Most people might believe their ex-spouses and the parents of their children are unintelligent, but what if the other parent has a severe cognitive impairment? For example, what if a parent has suffered brain damage, is mentally incapacitated or has a medical condition that has led to mental problems? Is it possible that a Michigan court could rule that the parent is unfit to care for his or her child?
When figuring out your child custody plan during a divorce, one thing you need to consider is the role of vacation time. This does not necessarily mean time that you want to take the kids on vacation -- you may need to clear that with your ex -- but time that the children themselves get scheduled breaks from school.
Parents often make schedules when they get divorced, basing them on the children's needs at that current age. It is important for them to realize that these needs may change over time. Even if the parents feel like essentially the same people 10 years in the future, their children may feel like very different people indeed.
You worry that you will not have the same connection with your children after you and your spouse get divorced. You're more concerned about that than losing assets or even the end of your marriage itself.
Supervised visitation means that while you still do get to see your child, you do not get to do so alone. A third party must be with you through the entire visit. Sometimes, this is your ex, but it could also be a social worker.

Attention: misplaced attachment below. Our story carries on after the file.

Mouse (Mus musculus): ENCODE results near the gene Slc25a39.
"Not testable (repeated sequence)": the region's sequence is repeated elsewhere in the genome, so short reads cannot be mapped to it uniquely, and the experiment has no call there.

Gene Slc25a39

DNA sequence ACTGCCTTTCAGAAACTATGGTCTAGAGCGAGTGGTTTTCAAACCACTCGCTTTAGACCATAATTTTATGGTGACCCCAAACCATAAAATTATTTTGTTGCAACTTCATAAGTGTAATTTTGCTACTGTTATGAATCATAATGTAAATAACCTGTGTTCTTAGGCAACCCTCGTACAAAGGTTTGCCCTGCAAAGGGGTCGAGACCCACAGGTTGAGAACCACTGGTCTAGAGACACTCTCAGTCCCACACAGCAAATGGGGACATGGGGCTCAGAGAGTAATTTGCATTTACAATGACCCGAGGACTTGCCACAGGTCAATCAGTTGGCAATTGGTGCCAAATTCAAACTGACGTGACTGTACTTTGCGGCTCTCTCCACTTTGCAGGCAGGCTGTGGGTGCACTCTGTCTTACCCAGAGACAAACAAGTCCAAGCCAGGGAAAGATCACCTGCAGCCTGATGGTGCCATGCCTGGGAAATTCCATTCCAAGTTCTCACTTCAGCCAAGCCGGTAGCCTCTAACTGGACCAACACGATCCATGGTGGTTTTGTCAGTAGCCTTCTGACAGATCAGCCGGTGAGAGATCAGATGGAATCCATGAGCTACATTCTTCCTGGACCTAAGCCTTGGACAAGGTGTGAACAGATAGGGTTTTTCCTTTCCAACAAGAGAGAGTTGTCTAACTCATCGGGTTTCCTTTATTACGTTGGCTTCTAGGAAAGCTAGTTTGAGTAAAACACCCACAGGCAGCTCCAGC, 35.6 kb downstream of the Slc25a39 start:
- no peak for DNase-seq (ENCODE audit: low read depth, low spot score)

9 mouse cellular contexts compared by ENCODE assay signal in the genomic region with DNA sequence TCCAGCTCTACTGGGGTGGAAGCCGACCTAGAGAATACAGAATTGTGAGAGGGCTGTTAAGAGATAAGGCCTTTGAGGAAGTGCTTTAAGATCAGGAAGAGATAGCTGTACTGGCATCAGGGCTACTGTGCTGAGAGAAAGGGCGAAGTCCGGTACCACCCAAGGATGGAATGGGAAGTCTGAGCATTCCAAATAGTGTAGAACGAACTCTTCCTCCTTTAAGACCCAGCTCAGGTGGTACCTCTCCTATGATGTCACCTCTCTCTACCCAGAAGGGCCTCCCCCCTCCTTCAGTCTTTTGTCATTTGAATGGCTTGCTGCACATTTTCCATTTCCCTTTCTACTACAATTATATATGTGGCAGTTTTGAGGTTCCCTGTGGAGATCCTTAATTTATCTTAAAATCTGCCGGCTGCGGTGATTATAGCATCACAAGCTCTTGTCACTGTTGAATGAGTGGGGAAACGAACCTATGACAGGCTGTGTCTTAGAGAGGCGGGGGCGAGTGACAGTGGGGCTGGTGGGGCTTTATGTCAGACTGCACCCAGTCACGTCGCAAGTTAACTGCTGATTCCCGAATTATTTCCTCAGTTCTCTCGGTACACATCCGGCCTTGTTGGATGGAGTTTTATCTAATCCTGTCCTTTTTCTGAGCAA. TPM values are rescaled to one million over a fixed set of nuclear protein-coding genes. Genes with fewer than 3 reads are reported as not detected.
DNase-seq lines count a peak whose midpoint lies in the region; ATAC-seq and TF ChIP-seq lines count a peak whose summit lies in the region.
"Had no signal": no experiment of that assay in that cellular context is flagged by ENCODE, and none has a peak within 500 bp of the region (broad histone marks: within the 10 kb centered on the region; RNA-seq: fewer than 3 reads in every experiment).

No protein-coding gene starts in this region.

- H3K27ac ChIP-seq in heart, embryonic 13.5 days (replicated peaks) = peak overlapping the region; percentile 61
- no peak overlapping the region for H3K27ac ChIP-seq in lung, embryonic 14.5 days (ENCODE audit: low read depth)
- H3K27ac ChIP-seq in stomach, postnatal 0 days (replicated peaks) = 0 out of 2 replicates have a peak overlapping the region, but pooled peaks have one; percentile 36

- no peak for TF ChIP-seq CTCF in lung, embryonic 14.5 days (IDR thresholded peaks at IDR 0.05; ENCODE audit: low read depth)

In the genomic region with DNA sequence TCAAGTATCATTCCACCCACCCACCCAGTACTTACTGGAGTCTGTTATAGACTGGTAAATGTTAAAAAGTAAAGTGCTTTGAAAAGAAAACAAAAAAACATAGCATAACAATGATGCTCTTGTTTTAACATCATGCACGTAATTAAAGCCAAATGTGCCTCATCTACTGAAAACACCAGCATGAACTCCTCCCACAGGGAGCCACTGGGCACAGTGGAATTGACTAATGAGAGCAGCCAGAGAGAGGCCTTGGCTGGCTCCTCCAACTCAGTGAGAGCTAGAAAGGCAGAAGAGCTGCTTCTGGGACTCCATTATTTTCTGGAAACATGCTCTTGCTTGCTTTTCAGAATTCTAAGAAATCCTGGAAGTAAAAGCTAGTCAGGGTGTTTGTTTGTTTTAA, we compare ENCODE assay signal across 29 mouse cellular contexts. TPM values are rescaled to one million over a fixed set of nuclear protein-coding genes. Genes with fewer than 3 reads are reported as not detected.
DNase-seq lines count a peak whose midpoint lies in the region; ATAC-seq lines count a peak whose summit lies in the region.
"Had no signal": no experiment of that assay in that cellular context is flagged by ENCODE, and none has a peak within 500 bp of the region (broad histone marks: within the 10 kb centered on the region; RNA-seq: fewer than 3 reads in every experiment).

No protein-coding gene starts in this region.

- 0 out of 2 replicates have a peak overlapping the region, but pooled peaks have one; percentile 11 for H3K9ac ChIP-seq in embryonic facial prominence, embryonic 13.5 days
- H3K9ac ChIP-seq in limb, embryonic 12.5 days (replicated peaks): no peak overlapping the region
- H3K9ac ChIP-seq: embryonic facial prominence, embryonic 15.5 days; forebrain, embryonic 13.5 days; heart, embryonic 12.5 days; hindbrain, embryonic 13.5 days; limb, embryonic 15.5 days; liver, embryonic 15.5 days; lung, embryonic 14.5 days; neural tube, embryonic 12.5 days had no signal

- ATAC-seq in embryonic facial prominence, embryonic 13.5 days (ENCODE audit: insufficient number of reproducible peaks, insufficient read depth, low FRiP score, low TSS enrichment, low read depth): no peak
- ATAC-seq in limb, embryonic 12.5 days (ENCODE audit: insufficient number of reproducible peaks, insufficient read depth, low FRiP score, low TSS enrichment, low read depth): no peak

You have probably heard people say that joint physical custody is best for the kids. They still get to see both parents. The parents share the responsibilities and also get time off. For the kids, it's the closest thing to still living in a home with two married parents.
How much is your child really going to cost you? Do not think of just the hospital bills or the changes to your monthly budget. What is the overall cost going to look like after your child moves out?
When most parents sit down to figure out a child custody schedule during divorce, they try to fit that schedule into their own daily lives. This can be hard when they have work and many other obligations. It can lead to disagreements when parents do not see eye-to-eye on how time should be spent.
There are many parents in St. Clair Shores, Michigan, who no longer live with the other parent of their children. However, living away from their former partner does not mean that they want to live away from their children, with whom they want to maintain a positive ongoing relationship.
When St. Clair Shores, Michigan, parents of young children separate, they need to make parenting arrangements for those young children. That takes the form of a child custody agreement. Sometimes, the parents are insufficiently mature to come to an arrangement that gives them both ample parenting time in the best interests of the children, who love and need both of their parents. Other times, however, the parents are able to conduct themselves responsibly and put together good arrangements for the sake of their daughters and sons.